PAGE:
Will the BNPL juggernaut hit a bump with data security?

Chitwan Kaur   /    Content Specialist    /    2021-09-02

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The last year would have you believe the Indian economy was in doldrums, people had cash flow issues and small businesses were nearing the end of the road. And yet, something clocked a 569% increase, riding on all these factors. We’re talking about the digital lending offering - buy now, pay later (BNPL) - that caught on during the pandemic-induced lockdown. 

Indians warmed up to the credit product because of the ease of access it promises and the repayment flexibility it boasts of - all with no to low interest. This catapulted India to be the fastest-growing market for BNPL adoption, also spurred by the fact that only 3.3% Indians are credit card holders.

But as the dust settles and people take stock, BNPL has come under scrutiny for the use of data and everything that comes with it. As a quick access to ready credit, BNPL requires borrowers to share personally identifiable information and runs it through intelligent engines that assess risk and credit appetite for each borrower. 

To do this within minutes, these engines would need access to alternative sources of data (those that traditional lenders often do not factor in), such as text messages, contact list, recent account activity, lending app stack etc.  

And that raises concerns around data security and if it’s worth trading data for easy credit. Not that the credit industry has ever been watertight on data security. There is a reason why MasterCard and American Express are banned from issuing new cards. And the recent breach at the Swedish BNPL whiz Klarna didn’t help matters either. However, as the industry matures, data security is being democratized for safer and more secure transactions. Here’s how.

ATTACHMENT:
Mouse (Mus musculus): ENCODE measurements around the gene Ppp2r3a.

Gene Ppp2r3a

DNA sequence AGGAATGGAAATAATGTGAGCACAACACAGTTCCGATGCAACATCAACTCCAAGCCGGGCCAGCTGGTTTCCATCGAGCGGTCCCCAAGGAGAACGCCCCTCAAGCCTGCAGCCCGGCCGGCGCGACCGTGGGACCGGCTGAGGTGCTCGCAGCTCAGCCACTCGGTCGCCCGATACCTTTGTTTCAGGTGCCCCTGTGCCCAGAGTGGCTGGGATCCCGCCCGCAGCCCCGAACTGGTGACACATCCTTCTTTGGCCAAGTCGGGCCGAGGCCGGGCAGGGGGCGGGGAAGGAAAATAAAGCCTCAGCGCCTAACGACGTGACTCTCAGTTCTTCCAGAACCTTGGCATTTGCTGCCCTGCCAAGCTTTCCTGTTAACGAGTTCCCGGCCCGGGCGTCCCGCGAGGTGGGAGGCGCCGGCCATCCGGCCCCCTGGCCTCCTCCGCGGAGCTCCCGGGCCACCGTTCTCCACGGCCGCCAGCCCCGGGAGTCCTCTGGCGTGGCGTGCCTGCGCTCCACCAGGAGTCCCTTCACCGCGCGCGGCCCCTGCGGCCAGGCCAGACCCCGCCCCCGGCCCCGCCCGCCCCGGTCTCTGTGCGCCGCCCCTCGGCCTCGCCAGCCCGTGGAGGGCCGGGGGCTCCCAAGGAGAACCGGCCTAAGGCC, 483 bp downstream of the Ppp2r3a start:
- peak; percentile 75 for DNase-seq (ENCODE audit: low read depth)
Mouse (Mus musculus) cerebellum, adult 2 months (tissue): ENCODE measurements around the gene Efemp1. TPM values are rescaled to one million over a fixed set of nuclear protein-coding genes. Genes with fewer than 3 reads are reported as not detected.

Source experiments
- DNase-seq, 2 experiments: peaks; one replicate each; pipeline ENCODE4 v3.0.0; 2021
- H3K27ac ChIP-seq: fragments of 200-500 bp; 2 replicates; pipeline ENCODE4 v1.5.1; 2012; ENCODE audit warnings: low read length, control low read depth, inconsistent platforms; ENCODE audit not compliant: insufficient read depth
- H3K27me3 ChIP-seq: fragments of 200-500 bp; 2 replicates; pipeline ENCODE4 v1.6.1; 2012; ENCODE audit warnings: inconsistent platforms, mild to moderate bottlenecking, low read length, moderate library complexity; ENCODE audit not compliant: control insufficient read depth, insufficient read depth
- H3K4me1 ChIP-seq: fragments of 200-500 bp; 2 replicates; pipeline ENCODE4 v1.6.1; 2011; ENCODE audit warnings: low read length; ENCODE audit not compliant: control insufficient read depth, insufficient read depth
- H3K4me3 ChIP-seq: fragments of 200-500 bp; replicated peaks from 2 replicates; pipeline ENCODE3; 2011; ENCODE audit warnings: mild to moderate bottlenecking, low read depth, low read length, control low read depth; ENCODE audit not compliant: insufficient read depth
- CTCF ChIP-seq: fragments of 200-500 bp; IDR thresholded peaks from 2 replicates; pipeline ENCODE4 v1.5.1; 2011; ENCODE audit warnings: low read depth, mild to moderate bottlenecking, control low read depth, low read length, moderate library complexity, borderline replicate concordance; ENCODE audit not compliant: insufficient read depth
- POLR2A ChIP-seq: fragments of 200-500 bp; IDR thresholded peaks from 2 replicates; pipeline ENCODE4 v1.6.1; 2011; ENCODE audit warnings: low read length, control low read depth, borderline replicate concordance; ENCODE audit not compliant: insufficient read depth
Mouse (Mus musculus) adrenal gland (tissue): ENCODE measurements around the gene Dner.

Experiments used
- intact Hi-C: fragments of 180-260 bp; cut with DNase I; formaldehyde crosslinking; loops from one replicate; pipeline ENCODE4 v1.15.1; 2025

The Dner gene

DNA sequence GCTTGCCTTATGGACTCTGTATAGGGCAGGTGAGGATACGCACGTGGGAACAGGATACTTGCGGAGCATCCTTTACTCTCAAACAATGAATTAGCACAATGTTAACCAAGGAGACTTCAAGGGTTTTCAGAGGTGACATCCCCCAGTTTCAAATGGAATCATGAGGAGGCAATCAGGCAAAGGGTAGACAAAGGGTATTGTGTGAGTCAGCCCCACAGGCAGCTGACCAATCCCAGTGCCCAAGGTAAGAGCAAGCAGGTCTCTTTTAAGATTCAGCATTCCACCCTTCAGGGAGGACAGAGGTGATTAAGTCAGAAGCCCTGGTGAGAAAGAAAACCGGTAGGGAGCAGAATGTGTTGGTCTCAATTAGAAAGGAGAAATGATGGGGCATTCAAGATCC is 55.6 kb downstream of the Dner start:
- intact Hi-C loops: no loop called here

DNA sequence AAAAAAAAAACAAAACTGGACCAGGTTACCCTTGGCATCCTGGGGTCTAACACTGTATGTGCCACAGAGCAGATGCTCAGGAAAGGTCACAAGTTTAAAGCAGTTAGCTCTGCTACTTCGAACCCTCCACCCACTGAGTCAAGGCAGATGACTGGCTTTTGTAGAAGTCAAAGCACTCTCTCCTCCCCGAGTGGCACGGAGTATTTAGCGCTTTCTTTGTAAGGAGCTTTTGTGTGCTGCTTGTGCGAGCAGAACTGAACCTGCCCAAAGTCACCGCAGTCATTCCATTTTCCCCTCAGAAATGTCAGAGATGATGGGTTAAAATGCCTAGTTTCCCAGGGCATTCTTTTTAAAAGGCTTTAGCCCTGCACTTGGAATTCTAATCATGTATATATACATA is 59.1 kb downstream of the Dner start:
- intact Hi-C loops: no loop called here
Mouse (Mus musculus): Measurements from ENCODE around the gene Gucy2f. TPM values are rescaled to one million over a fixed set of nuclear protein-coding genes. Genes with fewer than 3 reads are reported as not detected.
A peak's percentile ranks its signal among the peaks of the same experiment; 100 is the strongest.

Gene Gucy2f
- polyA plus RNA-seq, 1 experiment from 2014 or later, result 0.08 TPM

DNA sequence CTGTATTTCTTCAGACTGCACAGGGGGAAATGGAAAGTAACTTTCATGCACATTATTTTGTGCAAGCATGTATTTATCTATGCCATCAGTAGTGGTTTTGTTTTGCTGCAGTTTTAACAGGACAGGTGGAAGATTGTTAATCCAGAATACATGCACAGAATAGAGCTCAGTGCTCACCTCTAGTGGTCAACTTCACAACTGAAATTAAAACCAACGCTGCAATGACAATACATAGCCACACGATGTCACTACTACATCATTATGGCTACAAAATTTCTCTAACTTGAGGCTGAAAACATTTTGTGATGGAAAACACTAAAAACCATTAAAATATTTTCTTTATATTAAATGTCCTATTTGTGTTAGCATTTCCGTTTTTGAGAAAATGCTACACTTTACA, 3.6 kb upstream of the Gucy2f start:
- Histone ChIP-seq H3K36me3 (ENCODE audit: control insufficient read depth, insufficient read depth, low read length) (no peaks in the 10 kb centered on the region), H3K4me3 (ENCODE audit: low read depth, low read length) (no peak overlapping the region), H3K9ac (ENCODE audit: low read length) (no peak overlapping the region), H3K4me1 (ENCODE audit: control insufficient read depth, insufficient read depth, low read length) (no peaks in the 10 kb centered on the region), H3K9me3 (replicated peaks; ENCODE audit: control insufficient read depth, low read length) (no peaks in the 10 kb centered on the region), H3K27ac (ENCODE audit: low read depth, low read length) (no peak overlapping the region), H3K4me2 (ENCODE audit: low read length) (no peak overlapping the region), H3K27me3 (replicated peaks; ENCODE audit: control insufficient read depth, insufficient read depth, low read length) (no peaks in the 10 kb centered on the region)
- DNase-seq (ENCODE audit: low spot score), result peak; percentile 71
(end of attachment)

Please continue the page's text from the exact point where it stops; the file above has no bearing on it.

Complex ecosystem

Unlike traditional credit, where only two entities – the lender and the borrower – interact, BNPL functions in a more complex ecosystem involving numerous stakeholders. In a B2B context, the players involved are a lender, a merchant's digital platform, a FinTech company providing the BNPL service, the merchant and the end customer.

FinTech provides software that can be integrated into merchant platforms. It may partner with lenders to offer BNPL through their channels on the merchant platform. Merchants can choose to onboard BNPL as a payment option through the FinTech company. The end customer chooses the BNPL option on checkout and can avail of credit financed by the lender.

Open banking enables a free flow of financial and personal data among these players. Data security assumes utmost importance while relaying sensitive information at each step – from procurement, processing through storing user data. As a result, each player in the lending process assumes responsibility for the end-user’s cybersecurity. To that end, several technological, regulatory and policy measures are implemented at each touchpoint in the process.

User consent and regulation

Ensuring data security starts with obtaining explicit user consent. The end-customer seeking BNPL is explicitly asked for permission to scour through their device for relevant information that will help the FinTech company underwrite accurately. Users can, at any point in time, choose to revoke their consent or alter device permissions to restrict access.

  • DEPA: The NITI Aayog has introduced a consent driven data-sharing framework called the Data Empowerment and Protection Architecture (DEPA). This will allow users to give consent at a granular level wherein they can authorise access to their data for a specific period of time or for certain functions. This consent flow must also be recorded using the log artifact of the Ministry of Electronics and Information Technology, DEPA mandates. DEPA will form the final data empowerment layer of India Stack alongside Aadhaar's identity layer and UPI's payments layer. The policy calls for the creation of consent managers - a new crop of "data blind" institutions that will provide a connection between individuals, organisations that possess their personal data, and businesses that seek access to such data.  At FinBox, we ensure DEPA compliance with our in-device data analyzer - DeviceConnect - that makes the process of acquiring, storing and using data 100% secure and private.